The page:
5. Explain Your Credit Policy

Patients won’t have an excuse about failure to pay if you clearly explain your policy about credit ahead of time. State your terms about what happens if a patient misses an appointment and didn’t bother to call to cancel with a set period of time.

You’ll also indicate how much interest your practice will charge patients when they make a late payment. Another important detail is to list what payment terms you find acceptable. Finally, remember to inform your staff about the policy too, so they can clearly explain the situation to patients.

6. Be Aware of Your Legal Protection

In the unfortunate cases where patients fail to pay their bills well past the deadline and payment extensions you may have allowed, your practice will need to consider what your legal remedies are.

Logic Inbound reminds medical practice owners and managers about consulting the Fair Debt Collection Practices Act for guidance on how to communicate about debts with patients, and what steps you can take to collect what’s owed to you. “Provided you are requesting debts the right way, then your patients are obligated to pay and may be subject to fines if they default.”

7. Work With a Third Party for Revenue Cycle Management

Healthcare organizations can use revenue cycle management software in-house, if they feel confident about their information technology team’s capacity to support this kind of a solution.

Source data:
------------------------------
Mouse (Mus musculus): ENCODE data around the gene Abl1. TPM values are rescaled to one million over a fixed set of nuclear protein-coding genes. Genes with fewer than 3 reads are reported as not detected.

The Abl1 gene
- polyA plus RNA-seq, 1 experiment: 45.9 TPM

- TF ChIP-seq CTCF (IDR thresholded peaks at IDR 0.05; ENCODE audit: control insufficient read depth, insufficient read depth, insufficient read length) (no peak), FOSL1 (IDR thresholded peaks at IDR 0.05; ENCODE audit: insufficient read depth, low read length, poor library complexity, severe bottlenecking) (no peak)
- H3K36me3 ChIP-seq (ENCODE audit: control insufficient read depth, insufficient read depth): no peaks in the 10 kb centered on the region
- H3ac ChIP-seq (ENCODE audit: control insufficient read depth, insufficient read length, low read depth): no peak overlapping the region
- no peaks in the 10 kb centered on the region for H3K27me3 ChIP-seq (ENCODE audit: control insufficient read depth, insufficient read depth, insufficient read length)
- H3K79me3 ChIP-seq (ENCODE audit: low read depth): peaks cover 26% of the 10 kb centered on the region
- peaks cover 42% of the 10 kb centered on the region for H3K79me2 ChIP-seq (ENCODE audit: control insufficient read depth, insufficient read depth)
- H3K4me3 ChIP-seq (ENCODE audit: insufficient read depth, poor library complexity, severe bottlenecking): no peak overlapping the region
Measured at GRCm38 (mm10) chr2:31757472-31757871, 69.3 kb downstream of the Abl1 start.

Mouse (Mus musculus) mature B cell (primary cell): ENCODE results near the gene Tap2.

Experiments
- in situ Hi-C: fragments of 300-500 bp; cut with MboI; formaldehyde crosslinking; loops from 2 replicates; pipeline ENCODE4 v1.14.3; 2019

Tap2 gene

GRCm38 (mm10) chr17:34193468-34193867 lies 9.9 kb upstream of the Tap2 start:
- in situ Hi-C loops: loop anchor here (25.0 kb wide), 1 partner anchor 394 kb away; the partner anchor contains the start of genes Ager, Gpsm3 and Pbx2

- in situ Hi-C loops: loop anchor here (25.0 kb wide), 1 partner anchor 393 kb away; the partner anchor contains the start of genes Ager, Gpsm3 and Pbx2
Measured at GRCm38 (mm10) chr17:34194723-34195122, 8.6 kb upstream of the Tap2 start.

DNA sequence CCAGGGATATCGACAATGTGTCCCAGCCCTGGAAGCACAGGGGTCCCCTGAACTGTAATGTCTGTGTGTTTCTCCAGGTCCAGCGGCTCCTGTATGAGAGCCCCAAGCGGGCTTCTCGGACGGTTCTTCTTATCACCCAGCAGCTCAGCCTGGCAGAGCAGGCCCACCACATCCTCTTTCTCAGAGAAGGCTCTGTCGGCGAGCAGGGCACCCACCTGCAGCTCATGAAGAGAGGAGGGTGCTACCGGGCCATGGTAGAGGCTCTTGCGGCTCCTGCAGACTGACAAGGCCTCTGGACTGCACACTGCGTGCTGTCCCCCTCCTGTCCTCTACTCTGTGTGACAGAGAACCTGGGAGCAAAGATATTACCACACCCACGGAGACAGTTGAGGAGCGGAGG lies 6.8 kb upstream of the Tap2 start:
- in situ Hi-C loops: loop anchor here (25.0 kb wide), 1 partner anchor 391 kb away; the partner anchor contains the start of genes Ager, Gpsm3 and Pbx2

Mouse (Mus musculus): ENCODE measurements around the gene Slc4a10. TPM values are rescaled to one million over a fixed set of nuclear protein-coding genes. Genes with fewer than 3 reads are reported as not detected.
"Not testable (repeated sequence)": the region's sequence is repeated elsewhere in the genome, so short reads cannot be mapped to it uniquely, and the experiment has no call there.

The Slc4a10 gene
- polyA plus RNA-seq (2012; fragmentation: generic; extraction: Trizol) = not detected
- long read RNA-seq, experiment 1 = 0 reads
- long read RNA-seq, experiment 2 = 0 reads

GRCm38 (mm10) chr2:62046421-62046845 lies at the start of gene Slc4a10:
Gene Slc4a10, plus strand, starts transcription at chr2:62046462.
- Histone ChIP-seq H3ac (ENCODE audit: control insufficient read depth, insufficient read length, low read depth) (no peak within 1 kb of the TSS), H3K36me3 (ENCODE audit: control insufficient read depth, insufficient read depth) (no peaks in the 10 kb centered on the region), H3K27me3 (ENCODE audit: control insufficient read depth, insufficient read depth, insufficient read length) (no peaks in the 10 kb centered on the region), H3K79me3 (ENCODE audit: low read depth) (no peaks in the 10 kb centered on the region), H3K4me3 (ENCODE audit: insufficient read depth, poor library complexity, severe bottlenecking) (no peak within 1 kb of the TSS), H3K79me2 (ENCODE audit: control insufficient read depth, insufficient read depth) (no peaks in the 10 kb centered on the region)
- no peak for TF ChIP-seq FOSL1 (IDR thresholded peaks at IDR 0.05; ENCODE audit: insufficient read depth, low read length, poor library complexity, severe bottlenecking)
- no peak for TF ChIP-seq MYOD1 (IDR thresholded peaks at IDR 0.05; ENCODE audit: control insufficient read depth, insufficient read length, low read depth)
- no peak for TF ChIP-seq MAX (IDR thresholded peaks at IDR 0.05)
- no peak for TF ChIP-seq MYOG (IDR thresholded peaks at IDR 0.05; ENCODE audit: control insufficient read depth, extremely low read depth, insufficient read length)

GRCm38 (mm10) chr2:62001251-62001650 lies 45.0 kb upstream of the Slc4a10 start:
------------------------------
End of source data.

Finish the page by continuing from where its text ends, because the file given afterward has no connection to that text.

Another method is to outsource revenue cycle management to third-party professionals. This lets you take advantage of their advanced and ongoing training to collect payments and ride herd over the entire revenue cycle. In terms of claims denial management, a third party will get rid of this headache for you, taking care of business more efficiently.

Following Best Practices to Improve the Flow of Revenue, Post-Pandemic

As more individuals become fully vaccinated and therapeutics are refined to address victims of the virus that spawned the coronavirus pandemic, medical practices will be seeking ways to boost their flow of revenue. Improve your level of success by learning about and following best practices for collecting payments from patients.

Key Takeaways:

  • Moving into a post-pandemic world, medical practices are looking for ways to improve how they collect payments for services rendered.
  • Make sure your staff prioritizes getting confirmation of insurance status for every patient, to avoid obstacles when payment comes due.
  • Don’t delay in sending invoices. The faster they go out, the quicker you can anticipate reimbursement.
  • Ask about options for speeding up deposits at your bank, such as lockbox services.
  • Clearly define your credit policy to patients before their appointment.
  • Learn your rights and responsibilities when it comes to legal remedies to collect unpaid debts from patients.


About Stephen O'Connor

Stephen O'Connor is the Director of Brand and Digital Marketing, responsible for many aspects of Advanced Data Systems Corporation’s (ADS) marketing, including product marketing, customer acquisition, demand generation, brand, brand design, and content marketing.

Stephen has more than 20 years of healthcare industry experience. Prior to ADS, Stephen spent 11 years at Medical Resources Inc. (MRI), most recently as the Manager of Marketing & Internet Services, where he and his teams were responsible for all marketing efforts and the market positioning of MRI’s services.

Stephen spends his day's planning, writing, & designing resources for the modern healthcare professional.